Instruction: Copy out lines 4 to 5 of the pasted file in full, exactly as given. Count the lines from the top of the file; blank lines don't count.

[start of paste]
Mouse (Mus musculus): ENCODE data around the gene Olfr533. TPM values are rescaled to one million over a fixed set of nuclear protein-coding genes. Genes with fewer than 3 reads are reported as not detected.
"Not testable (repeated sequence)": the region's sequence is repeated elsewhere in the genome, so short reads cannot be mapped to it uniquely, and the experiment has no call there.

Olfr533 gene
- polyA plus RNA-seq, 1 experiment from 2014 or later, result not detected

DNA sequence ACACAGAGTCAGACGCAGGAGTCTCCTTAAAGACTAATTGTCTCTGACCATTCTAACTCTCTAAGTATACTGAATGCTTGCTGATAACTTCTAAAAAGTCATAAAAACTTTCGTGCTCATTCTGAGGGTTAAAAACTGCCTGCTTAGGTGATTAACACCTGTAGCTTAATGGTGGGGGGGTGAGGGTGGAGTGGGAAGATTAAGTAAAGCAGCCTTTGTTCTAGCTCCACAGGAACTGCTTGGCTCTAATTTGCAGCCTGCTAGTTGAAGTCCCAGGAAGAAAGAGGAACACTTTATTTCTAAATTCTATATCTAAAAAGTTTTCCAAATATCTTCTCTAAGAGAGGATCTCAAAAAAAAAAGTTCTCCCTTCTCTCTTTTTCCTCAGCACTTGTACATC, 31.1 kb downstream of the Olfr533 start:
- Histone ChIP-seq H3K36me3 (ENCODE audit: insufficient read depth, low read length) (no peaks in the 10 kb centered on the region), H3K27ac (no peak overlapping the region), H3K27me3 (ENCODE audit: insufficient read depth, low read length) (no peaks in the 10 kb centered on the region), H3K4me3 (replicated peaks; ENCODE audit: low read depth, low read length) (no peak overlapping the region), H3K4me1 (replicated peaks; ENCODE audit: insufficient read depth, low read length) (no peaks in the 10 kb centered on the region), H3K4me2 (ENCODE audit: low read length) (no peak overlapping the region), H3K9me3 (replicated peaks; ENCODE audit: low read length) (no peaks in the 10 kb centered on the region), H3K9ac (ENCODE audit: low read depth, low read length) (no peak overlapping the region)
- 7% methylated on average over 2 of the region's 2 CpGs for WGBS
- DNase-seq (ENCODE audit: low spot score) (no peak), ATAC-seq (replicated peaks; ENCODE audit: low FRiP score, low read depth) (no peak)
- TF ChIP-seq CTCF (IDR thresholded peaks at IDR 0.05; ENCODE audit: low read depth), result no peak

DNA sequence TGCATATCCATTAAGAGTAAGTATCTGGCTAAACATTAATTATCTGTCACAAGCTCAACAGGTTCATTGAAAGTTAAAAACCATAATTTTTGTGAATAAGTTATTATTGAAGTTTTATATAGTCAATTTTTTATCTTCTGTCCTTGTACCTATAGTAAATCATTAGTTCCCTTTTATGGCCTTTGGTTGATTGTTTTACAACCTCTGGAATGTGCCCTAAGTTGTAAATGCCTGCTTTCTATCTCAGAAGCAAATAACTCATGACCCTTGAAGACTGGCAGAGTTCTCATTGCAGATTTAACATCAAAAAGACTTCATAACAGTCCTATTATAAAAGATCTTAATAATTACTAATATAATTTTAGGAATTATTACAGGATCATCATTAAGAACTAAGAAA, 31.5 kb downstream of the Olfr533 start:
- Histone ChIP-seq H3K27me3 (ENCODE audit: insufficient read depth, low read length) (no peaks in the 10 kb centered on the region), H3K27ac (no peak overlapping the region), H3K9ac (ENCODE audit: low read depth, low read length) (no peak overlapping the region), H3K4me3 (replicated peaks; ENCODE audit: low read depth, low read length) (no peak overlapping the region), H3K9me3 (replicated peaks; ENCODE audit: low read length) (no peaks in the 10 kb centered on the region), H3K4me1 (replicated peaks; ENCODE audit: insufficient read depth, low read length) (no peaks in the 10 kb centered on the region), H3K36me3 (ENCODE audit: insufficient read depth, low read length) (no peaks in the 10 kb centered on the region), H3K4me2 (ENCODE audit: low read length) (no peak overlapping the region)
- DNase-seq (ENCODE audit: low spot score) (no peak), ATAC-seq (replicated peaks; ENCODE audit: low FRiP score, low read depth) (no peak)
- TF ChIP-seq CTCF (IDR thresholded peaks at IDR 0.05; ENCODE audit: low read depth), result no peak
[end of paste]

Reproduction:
- polyA plus RNA-seq, 1 experiment from 2014 or later, result not detected

DNA sequence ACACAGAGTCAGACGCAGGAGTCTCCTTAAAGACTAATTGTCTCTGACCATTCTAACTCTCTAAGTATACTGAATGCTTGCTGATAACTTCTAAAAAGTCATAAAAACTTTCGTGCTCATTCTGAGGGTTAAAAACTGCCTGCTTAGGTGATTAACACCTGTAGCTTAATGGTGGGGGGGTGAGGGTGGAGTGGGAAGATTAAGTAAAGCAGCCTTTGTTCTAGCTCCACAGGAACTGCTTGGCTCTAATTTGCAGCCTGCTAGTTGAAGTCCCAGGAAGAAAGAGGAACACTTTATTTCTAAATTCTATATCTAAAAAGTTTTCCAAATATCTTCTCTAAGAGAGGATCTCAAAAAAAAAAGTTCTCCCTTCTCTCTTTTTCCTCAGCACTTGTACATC, 31.1 kb downstream of the Olfr533 start: